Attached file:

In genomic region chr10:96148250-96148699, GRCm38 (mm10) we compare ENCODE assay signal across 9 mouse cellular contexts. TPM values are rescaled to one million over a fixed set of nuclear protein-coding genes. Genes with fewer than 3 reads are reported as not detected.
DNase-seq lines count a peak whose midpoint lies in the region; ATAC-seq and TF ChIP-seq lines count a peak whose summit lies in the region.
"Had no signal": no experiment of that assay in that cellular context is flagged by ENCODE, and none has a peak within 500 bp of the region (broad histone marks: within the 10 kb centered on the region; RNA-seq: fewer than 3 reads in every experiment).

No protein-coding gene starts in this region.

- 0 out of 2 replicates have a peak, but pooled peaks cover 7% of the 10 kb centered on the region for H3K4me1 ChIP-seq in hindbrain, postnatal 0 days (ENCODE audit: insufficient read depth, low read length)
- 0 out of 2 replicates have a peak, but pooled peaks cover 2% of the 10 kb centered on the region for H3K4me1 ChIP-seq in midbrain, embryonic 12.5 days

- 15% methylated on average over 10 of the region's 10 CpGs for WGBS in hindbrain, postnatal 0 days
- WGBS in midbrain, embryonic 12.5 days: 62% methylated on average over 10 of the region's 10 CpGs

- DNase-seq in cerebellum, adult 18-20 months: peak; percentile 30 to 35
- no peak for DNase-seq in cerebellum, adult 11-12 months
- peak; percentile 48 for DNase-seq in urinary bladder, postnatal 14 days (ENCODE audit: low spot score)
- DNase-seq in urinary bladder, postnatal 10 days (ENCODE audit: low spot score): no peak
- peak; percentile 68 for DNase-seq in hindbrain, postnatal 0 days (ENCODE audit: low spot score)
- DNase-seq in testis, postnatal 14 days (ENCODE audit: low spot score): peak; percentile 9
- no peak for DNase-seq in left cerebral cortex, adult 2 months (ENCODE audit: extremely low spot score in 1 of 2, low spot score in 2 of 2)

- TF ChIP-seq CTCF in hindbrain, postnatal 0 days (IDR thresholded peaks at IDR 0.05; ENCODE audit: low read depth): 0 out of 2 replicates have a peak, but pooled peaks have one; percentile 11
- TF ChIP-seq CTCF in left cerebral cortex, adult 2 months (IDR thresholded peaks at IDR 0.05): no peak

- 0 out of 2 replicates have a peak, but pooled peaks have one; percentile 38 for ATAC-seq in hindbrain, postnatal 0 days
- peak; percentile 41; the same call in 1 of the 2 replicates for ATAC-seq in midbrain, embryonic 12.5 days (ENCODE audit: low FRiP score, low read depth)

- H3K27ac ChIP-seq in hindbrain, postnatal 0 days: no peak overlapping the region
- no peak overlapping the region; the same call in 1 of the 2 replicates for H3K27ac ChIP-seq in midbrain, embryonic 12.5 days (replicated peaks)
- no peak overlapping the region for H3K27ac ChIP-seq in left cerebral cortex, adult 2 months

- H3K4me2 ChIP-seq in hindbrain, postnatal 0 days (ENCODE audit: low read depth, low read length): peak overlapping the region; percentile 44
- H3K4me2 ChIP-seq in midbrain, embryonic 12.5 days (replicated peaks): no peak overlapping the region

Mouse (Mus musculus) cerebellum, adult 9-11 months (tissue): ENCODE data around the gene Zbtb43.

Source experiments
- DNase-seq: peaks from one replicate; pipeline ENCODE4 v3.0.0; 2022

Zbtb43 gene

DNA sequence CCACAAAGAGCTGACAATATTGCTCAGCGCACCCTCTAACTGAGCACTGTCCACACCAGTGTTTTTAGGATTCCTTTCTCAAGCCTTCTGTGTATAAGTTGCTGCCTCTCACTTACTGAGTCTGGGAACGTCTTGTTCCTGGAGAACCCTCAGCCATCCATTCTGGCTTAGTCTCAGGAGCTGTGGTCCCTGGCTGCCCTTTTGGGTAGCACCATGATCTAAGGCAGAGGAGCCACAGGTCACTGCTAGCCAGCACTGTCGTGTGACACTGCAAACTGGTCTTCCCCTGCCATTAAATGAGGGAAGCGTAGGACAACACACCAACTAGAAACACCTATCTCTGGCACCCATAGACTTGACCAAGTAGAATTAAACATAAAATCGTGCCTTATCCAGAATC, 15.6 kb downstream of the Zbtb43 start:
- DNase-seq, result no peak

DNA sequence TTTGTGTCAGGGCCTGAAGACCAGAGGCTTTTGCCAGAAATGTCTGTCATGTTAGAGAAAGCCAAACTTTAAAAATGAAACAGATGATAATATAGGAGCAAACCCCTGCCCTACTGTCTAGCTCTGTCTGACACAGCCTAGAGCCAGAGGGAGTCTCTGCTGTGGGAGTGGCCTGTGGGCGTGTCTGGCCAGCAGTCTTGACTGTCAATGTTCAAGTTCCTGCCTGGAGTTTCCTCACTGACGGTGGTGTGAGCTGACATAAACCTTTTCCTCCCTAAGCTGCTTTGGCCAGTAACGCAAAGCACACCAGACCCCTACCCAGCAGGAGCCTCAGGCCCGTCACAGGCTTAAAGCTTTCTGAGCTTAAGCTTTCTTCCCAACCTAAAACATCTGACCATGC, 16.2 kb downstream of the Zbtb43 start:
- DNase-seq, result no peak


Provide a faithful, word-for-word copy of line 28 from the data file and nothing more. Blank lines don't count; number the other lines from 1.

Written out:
Zbtb43 gene